He said an inquiry should be collaborative so the agencies that answer to different levels of government would be compelled to answer questions and implement any recommendations made.
Furey would not say if Nova Scotia would seek an inquiry if the federal government doesn’t.
“Those would be circumstances I would address at the time,” he said.
If you are seeking mental health support during this time, here are resources available to Nova Scotians.
Alberta records 18 new COVID-19 cases and no new deaths – CBC.ca
Alberta recorded 18 new COVID-19 cases and no additional deaths from the illness on Sunday.
The number of active cases in the province continued to drop, sitting at 584 as of Sunday. Hospitalization rates also remained low with 52 people in hospital and six in intensive care.
In total, 6,283 people have recovered from the illness in Alberta. The total number of deaths was 143.
Most active COVID-19 cases continue to be found in the Calgary zone. Here’s a regional breakdown of cases:
- Calgary zone: 440 active cases and 4,330 recovered;
- South zone: 42 active cases and 1,184 recovered;
- Edmonton zone: 69 active cases and 464 recovered;
- North zone: 28 active cases and 202 recovered;
- Central zone: two active cases and 95 recovered;
- Three active cases and eight recovered cases in zones to be confirmed.
To date, 658 cases have an unknown exposure.
So far, 235,415 Albertans have been tested and labs have performed 260,365 tests, with 3,138 tests completed in the last 24 hours. Testing has been made available to any person without symptoms who wants to be tested.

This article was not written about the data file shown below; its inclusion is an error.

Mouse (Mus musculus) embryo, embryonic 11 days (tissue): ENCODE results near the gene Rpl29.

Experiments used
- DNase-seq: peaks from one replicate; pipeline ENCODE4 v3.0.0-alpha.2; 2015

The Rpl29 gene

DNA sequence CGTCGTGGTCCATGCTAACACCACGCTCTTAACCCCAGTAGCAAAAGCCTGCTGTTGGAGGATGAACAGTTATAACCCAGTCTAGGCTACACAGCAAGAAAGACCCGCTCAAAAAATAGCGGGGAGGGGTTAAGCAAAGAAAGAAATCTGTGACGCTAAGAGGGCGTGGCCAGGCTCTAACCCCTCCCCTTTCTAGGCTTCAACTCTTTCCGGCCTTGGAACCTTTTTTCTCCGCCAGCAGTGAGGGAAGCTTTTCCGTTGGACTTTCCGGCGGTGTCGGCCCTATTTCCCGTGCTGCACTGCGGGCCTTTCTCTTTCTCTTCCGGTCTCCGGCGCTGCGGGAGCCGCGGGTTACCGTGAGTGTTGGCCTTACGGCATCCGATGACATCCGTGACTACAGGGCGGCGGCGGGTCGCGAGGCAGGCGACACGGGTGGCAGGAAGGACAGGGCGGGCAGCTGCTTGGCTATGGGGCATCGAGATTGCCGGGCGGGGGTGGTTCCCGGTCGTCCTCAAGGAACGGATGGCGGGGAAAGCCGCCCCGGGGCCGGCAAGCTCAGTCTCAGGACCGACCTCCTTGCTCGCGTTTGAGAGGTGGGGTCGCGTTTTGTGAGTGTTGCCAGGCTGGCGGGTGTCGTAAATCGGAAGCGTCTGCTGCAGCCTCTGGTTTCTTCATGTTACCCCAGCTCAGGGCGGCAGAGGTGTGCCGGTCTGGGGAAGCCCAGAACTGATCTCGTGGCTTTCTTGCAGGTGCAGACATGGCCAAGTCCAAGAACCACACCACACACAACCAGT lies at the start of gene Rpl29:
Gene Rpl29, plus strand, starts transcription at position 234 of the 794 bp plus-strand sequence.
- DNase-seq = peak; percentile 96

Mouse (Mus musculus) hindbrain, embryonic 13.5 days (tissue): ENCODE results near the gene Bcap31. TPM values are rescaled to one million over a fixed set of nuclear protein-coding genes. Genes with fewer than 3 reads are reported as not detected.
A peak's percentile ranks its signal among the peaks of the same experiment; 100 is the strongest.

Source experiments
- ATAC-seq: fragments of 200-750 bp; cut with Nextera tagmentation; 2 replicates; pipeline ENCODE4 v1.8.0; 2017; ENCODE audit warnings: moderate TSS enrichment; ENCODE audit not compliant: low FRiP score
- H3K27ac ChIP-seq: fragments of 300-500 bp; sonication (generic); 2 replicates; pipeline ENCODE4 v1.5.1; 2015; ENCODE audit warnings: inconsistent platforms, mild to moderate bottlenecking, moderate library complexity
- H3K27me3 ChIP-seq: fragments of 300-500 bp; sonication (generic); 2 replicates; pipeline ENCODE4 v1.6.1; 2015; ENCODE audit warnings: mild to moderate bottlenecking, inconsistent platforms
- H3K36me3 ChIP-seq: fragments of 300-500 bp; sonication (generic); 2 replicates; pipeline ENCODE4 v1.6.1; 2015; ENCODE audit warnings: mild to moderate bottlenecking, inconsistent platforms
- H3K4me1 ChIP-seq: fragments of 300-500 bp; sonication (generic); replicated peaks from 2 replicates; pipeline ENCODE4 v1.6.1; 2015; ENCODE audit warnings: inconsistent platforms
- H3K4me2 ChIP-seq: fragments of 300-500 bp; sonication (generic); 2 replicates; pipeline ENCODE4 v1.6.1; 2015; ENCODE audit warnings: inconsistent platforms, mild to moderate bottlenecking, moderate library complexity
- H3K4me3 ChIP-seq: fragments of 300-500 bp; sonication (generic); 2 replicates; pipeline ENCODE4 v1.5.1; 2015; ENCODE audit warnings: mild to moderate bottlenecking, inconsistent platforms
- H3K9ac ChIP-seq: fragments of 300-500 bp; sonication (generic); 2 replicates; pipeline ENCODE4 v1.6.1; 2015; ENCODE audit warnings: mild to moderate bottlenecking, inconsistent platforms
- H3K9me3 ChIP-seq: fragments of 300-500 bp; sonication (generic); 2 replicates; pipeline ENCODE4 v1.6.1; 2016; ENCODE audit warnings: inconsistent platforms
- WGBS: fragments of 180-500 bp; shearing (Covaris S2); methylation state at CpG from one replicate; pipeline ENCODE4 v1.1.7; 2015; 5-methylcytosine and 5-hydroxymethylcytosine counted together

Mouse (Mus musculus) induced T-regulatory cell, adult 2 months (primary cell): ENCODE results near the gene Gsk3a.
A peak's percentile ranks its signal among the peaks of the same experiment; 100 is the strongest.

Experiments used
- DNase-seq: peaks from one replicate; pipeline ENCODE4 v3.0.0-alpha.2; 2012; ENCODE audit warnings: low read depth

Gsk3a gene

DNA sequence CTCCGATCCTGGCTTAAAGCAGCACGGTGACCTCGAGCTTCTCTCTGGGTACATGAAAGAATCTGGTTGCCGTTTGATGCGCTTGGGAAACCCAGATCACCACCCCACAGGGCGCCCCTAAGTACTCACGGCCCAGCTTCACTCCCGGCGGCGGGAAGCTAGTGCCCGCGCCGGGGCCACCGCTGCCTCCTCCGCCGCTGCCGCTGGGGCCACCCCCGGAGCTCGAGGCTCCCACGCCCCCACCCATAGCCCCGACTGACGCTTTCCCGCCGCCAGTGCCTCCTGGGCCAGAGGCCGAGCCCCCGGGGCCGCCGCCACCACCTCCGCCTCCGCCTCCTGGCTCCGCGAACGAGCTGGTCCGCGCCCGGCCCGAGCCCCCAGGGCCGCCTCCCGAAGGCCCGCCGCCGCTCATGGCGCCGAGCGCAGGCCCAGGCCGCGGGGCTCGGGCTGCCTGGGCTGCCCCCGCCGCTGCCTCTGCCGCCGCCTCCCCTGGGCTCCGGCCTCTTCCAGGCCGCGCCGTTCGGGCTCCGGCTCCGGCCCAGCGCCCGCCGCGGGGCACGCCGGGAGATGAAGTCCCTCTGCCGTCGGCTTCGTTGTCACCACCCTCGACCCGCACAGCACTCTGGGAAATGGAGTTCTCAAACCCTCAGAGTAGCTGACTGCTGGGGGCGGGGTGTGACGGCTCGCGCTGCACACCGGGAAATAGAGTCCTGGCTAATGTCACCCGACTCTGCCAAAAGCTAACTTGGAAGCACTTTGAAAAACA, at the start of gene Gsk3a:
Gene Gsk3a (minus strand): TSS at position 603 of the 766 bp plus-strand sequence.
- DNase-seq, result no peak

Starting in early June, Albertans will also be able to get four free non-medical masks per person at all A&W, McDonald’s and Tim Hortons drive-thru locations in the province, while supplies last. They can ask for masks without having to purchase anything.
As May comes to a close, Alberta has 584 active cases of COVID-19 and 143 people have died – CTV News
Alberta reported 18 new cases of COVID-19 on Sunday, bringing the total number of active cases to 584.
No additional deaths were reported.
There are currently 52 people in hospital; six of them are in intensive care.
The case breakdown across the province is as follows:
- Calgary zone: 440 active cases and 4,330 recovered
- South zone: 42 active cases and 1,184 recovered
- Edmonton zone: 69 active cases and 464 recovered
- North zone: 28 active cases and 202 recovered
- Central zone: two active cases and 95 recovered
- Three active cases and eight recovered cases in zones to be confirmed
There are currently 61 active cases in continuing care facilities in the province, and 659 people have recovered. A total of 109 residents have died.
In total, there have been 143 deaths in Alberta.
In the last 24 hours, there have been 3,138 tests completed.
As of May 31, 6,283 Albertans have recovered from COVID-19.
'The individual was likely infectious:' Officials warn of possible COVID-19 exposure at North Battleford Walmart – CTV News Saskatoon
NORTH BATTLEFORD —
Health officials are warning people of a possible coronavirus exposure at the North Battleford Walmart.
The Saskatchewan Health Authority said a person who tested positive for COVID-19 visited the store when “the individual was likely infectious,” according to a news release.
Officials are advising people who were at Walmart on May 21, between 12 p.m. and 2 p.m. to immediately self-isolate if they have symptoms of the virus, and call the 811 health line to arrange for testing.
People who aren’t showing symptoms, but were at the store during this time period, should self-monitor for symptoms of COVID-19 until June 5.
Symptoms of the virus include fever, dry cough, fatigue and shortness of breath.